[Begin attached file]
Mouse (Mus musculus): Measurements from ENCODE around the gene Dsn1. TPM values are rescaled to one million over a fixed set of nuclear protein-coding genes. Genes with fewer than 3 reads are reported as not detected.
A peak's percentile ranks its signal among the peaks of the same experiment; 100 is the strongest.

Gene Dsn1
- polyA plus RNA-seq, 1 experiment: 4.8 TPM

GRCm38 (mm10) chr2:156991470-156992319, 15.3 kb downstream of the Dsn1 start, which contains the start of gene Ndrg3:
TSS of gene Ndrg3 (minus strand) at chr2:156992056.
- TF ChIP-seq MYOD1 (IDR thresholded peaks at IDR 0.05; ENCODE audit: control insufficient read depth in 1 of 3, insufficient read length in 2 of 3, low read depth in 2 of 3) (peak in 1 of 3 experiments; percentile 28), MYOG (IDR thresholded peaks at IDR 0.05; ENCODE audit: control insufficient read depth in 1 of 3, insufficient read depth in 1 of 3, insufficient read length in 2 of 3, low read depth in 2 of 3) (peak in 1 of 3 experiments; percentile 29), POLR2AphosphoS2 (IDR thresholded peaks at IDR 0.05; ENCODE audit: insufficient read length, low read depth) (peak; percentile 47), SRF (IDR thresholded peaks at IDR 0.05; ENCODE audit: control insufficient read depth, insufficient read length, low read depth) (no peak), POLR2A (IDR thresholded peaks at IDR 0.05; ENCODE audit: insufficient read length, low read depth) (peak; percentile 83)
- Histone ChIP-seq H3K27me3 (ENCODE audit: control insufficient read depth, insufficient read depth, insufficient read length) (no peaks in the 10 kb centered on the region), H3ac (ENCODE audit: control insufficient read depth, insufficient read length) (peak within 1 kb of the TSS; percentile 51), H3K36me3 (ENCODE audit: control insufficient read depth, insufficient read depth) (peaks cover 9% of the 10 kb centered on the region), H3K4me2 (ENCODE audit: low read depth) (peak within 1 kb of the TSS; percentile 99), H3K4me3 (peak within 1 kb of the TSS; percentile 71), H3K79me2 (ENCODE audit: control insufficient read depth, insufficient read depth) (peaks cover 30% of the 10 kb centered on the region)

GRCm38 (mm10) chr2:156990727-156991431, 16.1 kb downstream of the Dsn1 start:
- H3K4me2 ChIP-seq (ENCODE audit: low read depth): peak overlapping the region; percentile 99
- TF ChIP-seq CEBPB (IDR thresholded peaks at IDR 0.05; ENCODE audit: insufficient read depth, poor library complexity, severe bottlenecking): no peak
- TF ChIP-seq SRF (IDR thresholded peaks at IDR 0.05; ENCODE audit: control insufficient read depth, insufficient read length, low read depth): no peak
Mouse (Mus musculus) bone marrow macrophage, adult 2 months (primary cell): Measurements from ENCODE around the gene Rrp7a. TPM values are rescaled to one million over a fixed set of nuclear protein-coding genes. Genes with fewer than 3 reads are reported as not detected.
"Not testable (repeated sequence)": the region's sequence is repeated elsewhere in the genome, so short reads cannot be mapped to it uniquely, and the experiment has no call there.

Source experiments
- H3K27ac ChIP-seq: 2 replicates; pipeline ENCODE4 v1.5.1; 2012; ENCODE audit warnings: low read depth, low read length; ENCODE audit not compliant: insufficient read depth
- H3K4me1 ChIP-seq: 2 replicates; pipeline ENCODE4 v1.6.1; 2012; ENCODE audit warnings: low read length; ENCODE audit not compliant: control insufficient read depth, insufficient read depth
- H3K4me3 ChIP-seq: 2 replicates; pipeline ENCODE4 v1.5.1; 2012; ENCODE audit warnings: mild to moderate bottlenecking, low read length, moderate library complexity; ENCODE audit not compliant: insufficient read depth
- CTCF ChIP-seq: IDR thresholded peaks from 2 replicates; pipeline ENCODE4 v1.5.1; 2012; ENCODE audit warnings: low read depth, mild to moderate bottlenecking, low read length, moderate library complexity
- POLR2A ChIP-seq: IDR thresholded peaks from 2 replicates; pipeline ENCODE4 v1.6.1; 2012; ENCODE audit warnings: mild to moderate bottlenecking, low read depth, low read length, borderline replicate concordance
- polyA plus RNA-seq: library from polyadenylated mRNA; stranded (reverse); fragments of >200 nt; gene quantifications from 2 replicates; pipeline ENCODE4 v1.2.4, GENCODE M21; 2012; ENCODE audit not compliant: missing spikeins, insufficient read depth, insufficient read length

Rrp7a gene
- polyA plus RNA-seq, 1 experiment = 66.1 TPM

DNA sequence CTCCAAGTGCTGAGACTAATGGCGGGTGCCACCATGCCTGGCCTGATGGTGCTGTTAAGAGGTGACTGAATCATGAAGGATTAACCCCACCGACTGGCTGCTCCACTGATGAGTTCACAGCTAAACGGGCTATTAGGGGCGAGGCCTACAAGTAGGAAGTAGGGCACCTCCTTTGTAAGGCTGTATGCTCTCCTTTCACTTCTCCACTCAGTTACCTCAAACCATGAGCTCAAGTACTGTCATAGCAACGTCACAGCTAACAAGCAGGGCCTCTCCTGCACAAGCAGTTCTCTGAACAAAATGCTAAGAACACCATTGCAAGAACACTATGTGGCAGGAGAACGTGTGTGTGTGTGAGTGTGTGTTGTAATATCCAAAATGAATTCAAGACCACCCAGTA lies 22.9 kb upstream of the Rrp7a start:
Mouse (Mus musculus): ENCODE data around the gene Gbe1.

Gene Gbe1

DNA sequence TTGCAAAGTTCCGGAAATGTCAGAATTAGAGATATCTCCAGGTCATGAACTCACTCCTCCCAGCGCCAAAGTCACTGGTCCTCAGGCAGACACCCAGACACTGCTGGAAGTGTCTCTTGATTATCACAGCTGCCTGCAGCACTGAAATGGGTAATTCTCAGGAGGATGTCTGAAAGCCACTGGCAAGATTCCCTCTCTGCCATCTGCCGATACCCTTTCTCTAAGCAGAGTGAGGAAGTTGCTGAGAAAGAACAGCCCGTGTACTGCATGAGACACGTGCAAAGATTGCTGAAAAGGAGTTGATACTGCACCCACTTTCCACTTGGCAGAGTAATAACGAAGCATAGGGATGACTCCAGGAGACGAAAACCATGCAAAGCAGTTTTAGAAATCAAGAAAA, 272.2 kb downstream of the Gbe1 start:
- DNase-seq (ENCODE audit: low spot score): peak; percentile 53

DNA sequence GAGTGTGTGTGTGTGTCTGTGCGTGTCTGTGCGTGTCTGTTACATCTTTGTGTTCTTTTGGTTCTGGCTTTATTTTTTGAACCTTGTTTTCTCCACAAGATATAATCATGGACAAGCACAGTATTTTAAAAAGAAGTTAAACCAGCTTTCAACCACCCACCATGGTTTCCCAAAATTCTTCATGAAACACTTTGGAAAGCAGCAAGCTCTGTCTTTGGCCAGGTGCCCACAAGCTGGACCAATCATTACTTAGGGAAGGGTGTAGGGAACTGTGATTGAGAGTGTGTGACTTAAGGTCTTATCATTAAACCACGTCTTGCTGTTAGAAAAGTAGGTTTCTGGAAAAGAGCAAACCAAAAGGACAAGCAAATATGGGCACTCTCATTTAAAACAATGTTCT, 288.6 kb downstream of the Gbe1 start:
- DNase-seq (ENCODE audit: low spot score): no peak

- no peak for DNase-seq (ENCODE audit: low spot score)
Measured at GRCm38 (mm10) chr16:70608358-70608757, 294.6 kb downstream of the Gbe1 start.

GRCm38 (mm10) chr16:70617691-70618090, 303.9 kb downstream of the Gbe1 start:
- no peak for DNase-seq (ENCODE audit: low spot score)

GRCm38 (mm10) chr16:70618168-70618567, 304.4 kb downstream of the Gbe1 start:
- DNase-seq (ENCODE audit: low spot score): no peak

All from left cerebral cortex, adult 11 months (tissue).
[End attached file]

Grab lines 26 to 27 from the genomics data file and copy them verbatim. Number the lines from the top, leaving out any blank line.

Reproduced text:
Gene Gbe1

DNA sequence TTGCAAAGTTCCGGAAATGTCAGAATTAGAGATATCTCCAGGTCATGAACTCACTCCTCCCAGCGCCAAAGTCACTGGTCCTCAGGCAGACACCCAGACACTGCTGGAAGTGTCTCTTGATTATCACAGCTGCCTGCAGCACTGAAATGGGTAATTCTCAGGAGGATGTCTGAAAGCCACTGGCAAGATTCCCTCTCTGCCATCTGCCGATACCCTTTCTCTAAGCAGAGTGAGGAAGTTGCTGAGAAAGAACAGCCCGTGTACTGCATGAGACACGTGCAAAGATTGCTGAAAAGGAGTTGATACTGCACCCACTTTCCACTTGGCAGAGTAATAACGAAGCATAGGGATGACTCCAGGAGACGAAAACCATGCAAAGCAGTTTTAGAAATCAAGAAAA, 272.2 kb downstream of the Gbe1 start: